General Electric (GE) is selling most of the real estate and other remaining assets of its GE Capital unit, the financial arm that was once the largest part of the company. The company expects to get $26.5 billion from various buyers, including Blackstone Group (BX) and Wells Fargo (WFC). But as an indication of the decline in value of those assets in recent years, GE will take a $16-billion after-tax charge related to the transaction. Still, investors cheered the news, sending shares up 8% in morning trading, the best one-day move for the stock in six years. GE shares have lagged the broader market during most of the bull market of recent years.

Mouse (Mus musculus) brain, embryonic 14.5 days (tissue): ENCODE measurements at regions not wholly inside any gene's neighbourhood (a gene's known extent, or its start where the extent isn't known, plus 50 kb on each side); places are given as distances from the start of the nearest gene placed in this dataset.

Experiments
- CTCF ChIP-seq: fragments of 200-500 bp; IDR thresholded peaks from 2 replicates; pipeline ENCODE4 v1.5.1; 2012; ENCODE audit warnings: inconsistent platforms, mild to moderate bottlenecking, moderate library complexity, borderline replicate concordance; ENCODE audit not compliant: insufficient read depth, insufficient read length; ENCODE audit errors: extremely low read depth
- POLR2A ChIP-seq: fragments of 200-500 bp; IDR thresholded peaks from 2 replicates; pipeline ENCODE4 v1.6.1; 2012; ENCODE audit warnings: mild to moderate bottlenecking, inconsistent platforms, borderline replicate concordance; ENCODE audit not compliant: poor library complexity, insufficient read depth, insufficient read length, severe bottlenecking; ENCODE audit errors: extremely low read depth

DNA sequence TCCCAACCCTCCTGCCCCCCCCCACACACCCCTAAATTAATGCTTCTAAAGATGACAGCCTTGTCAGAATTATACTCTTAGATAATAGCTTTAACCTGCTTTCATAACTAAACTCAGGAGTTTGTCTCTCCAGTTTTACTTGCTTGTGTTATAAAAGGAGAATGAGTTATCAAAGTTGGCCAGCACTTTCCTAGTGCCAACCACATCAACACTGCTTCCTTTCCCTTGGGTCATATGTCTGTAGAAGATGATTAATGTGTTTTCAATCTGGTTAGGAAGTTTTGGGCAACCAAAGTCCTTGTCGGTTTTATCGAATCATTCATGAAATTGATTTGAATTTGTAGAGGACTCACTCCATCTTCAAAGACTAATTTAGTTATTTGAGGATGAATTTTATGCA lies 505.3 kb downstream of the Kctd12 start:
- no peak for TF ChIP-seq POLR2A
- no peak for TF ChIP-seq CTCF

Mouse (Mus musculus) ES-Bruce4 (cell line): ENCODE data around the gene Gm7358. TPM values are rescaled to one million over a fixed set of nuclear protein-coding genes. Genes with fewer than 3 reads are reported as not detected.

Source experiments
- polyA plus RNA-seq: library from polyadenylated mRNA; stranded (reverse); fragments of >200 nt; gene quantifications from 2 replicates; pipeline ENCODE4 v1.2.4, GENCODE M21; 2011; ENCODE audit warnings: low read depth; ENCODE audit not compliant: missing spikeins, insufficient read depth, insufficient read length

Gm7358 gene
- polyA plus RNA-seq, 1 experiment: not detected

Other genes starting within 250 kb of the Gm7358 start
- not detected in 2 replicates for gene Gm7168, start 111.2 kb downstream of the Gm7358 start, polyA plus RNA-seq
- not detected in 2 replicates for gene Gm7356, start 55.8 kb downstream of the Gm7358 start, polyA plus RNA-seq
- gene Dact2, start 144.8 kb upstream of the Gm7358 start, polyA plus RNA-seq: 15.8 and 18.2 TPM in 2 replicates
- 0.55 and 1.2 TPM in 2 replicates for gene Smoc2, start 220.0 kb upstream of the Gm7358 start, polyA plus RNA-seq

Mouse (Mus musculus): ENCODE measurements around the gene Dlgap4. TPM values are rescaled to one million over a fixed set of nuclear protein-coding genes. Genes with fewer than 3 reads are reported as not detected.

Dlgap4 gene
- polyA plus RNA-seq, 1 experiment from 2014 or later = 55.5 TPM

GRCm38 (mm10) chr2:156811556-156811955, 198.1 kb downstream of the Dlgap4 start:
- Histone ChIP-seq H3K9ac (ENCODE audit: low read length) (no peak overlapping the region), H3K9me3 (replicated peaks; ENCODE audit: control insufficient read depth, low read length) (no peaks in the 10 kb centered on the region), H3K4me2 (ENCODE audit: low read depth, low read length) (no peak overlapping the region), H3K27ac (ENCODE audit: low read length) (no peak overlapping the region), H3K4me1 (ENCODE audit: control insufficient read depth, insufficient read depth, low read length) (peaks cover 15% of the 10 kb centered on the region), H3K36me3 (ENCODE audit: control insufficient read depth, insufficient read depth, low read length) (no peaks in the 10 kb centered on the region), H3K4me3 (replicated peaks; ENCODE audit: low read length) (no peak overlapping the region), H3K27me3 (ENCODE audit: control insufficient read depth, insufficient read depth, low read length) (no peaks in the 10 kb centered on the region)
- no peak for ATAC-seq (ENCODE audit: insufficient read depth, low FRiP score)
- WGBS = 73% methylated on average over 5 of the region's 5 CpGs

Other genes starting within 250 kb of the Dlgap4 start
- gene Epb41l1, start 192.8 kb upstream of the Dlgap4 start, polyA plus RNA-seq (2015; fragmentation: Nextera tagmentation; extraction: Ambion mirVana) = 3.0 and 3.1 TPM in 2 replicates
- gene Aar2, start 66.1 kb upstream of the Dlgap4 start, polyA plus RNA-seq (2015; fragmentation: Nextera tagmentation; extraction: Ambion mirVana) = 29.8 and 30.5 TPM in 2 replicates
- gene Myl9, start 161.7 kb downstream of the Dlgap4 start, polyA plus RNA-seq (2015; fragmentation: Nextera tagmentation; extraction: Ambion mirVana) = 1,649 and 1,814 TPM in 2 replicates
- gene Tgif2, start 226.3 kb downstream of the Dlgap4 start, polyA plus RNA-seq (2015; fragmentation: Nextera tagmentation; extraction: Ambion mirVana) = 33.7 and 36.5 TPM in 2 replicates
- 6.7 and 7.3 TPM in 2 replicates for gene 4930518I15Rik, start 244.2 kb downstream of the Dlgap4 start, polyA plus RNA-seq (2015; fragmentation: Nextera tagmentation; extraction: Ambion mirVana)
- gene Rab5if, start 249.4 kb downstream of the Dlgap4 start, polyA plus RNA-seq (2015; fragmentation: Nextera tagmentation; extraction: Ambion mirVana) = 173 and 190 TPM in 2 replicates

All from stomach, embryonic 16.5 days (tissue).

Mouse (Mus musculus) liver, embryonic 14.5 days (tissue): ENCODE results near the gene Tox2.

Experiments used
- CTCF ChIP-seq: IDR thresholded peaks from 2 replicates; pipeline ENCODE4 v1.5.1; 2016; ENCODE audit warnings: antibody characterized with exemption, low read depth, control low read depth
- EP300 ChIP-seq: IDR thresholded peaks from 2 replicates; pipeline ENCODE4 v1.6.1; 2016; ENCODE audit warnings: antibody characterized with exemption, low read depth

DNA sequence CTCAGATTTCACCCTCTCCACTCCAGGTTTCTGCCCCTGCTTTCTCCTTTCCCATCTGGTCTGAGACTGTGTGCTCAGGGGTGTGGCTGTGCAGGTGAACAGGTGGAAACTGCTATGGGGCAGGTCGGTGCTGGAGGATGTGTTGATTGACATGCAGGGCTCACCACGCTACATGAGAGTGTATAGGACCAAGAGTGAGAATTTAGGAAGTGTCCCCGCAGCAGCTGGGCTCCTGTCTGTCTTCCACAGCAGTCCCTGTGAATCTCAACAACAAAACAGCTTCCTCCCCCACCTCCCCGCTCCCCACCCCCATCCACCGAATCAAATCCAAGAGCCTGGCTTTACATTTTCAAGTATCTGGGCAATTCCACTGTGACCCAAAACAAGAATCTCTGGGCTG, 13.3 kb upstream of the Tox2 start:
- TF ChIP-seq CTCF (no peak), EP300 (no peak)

The sale will free some cash for GE to repurchase $50 billion of its shares, which helped move the stock in trading. GE will hang onto some financial units that support its remaining industrial business, such as its aircraft leasing unit and the parts of the business that finance sale of its energy and healthcare equipment. But it will now focus on industrial businesses, such as making jet engines and electrical turbines. The company has been moving away from its financial business: It spun off its retail lending and credit card business in the IPO of Synchrony Financial (SYF) last July and its Genworth Financial (GNW) life and mortgage insurance unit a decade ago.
“GE was not much of a force in CMBS,” noted Gary Unkel, senior originator at ValueXpress. The firm was 24th in the league tables in 2014, contributing only $580 million in loans to securitizations, less than 1% of the market total. So GE was already effectively out of the market relative to CMBS conduit loans.